Driveclub Bikes Review – Two Wheels are Just as Fun as Four in this Expansion Pack

Racing games have never been my forte as realism has been the crux of the genre in recent years. However, I do like to indulge myself from time to time and what I’ve played of Driveclub, from Evolution Studios, has at least left me impressed with how slick the game looks. Now comes their expansion, Bikes, an addition to your game or a standalone purchase itself. In the expansion, Evolution takes you out of the comfort of a car and throws you on the back of a speed demon motorcycle to let you tear through a variety of locales in a fun and damn good looking expansion to an already good game.

DriveClub Bikes pic 1

If you know Driveclub already, all you have to do is imagine you’re playing the game but on two wheels instead of four. If you aren’t familiar with the game, imagine you’re on the back of motorcycle, the engine screaming in your ear as you jockey for position amongst other bikers while you blister along at ungodly speeds through beautifully rendered locales, trying desperately to hug the turns and keep your spot in the race and praying you don’t smash into the wall. Now we’ve all got a pretty good idea of what you’re getting into with Bikes.

One of the things that’s great about Driveclub is the beautiful scenery that it brings to the table and the variety of ways you can play through it. It’s breathtaking to cut through the Canadian mountains at 180 mph, barely slowing to hit a turn, and then cranking the throttle wide open again to overtake your opponent. Of course make it rain or┬átry that race again at night and there’s a good chance that you might forget that turn is coming up. The parameters of the setting of the race make the courses a different race experience and add to the already diverse ways you can play Bikes.

There are different ways to play and earn stars that earn all of your unlockables. The tour takes place in the same areas as the core Driveclub game, but it is brand new to Bikes. There’s the all out sprint, time trials, etc. that you would expect and for the completionist in you to power through.


“As a standalone, it works as a solid bike racing game. As an expansion, it’s that and more.”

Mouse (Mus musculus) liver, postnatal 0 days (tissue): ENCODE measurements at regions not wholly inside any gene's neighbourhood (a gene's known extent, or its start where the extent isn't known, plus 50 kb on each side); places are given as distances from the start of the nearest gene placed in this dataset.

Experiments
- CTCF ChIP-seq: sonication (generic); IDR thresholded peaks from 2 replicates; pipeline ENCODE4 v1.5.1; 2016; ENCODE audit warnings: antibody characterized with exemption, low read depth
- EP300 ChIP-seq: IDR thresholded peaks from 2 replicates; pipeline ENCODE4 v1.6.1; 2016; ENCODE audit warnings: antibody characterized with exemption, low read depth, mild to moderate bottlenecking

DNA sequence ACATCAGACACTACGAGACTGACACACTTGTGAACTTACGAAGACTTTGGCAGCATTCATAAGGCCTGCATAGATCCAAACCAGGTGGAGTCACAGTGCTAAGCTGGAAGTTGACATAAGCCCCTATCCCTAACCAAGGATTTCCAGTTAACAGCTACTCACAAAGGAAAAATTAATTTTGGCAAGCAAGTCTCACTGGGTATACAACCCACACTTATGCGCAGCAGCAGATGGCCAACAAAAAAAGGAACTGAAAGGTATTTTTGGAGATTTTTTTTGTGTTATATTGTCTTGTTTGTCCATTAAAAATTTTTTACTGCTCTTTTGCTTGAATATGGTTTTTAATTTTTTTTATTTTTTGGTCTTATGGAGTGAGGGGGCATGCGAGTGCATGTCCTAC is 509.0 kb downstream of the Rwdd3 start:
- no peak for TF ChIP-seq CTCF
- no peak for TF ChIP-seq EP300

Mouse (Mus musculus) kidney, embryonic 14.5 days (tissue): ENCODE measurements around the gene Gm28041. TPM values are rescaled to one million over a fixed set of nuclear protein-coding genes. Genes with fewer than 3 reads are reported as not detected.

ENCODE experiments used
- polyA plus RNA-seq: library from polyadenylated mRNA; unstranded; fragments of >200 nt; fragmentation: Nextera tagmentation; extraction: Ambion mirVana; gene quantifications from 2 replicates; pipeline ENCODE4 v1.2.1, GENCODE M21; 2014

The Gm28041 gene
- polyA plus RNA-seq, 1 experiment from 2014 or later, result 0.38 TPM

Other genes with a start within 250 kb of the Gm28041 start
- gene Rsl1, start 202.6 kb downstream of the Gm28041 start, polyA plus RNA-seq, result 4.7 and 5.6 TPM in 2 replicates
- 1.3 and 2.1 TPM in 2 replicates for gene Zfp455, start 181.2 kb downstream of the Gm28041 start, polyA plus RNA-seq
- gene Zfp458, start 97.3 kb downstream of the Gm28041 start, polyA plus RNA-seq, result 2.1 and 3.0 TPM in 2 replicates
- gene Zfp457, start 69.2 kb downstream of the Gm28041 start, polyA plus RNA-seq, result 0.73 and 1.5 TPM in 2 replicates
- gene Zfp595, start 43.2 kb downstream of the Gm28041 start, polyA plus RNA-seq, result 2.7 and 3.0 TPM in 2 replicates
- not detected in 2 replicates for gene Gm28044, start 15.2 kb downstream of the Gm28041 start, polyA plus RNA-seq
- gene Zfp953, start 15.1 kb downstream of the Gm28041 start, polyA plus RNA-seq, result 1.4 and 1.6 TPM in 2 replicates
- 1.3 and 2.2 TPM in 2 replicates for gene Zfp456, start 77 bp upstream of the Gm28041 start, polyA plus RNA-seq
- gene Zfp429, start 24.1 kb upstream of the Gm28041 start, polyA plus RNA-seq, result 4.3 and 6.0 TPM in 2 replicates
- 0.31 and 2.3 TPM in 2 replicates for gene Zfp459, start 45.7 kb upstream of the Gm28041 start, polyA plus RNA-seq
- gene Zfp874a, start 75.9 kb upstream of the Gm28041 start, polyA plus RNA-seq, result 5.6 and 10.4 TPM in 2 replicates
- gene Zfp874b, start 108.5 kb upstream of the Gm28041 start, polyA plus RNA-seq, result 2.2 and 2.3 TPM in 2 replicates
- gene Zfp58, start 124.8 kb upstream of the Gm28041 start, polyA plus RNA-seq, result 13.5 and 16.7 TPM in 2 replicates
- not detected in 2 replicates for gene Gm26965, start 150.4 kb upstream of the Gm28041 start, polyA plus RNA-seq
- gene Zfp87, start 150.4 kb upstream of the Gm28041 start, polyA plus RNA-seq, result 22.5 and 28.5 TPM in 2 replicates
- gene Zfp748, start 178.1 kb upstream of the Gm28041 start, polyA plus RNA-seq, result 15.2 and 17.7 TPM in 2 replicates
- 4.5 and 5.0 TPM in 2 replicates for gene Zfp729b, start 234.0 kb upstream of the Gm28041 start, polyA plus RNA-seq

One of the things that I really enjoyed about the game was that it compensated speed for you when you powered through the turns, which was helpful to me as I would have been splattered all over the road multiple times before I even realized what I was doing wrong. The game does a good job of keeping it fun as opposed to you becoming increasingly frustrated over tedious mechanics. You absolutely can crash, but the game gets you right back in the race with a flash of the screen and the powerful machine between your legs can get back to top speed in no time flat.

There’s also a first person/helmet cam view option that is simply panic inducing… or amazing, I guess it depends on how you live your life. There’s nothing like looking through a thin windscreen at 200 mph and praying to whichever god you need to as you wind down narrow country roads and try to thread the needle between two other bikers before you crank through a hairpin turn.

The other standout feature for the game is the ‘dynamic weather’ that has been so highly touted. It was actually quite spectacular as you can start a race in great weather but have that turn on you halfway through and you finish the race in a torrential rain storm. It could very easily go the other way too, which made for some interesting factors in the races.

DriveClub Bikes pic 3

The online component is just as competitive as Driveclub is, or so I’m told. I only ever saw the bottom of the ranks when I competed with people, so I assume it’s competitive up near the top and not when you’re trying to catch your own ghost as you replay a course.

There is a learning curve in a game like this, especially since you only have control of half the wheels that you are accustomed to in racing games. Being a casual racer anyway, learning to stick the turns and getting the best feel for the bike took quite some time but it is worth the initial bouts of annoyance of smashing into the walls repeatedly. One of the real let downs for me was that a lot of the unlockables were for the regular version of Driveclub as I kept unlocking cars or mods for an existing car in the other part of the game. And while I’m nitpicking, I played for two days before I realized I didn’t have to race in helmet cam mode! Despite it being an expansion, a brief tutorial option that the owners of the full version could skip would have been a nice touch.

Driveclub Bikes works on a lot of levels; it’s a great expansion, it’s a great game and it’s made virtual bike racing fun again. The beautiful scenery and a bevy of ways to play help add to the already great feeling of tearing along at breakneck speeds. As a standalone, it works as a solid bike racing game. As an expansion, it’s that and more. While you’ll get the most out of the game if you’re already a Driveclub player, it’s definitely worth looking at if you’re a race fan in general.

***Reviewed on the PS4 with a code provided by the publisher***


The Good

  • Great graphics
  • Variety of play options
  • Fun and competitive play

The Bad

  • Not as accessible as a standalone
  • Fairly steep learning curve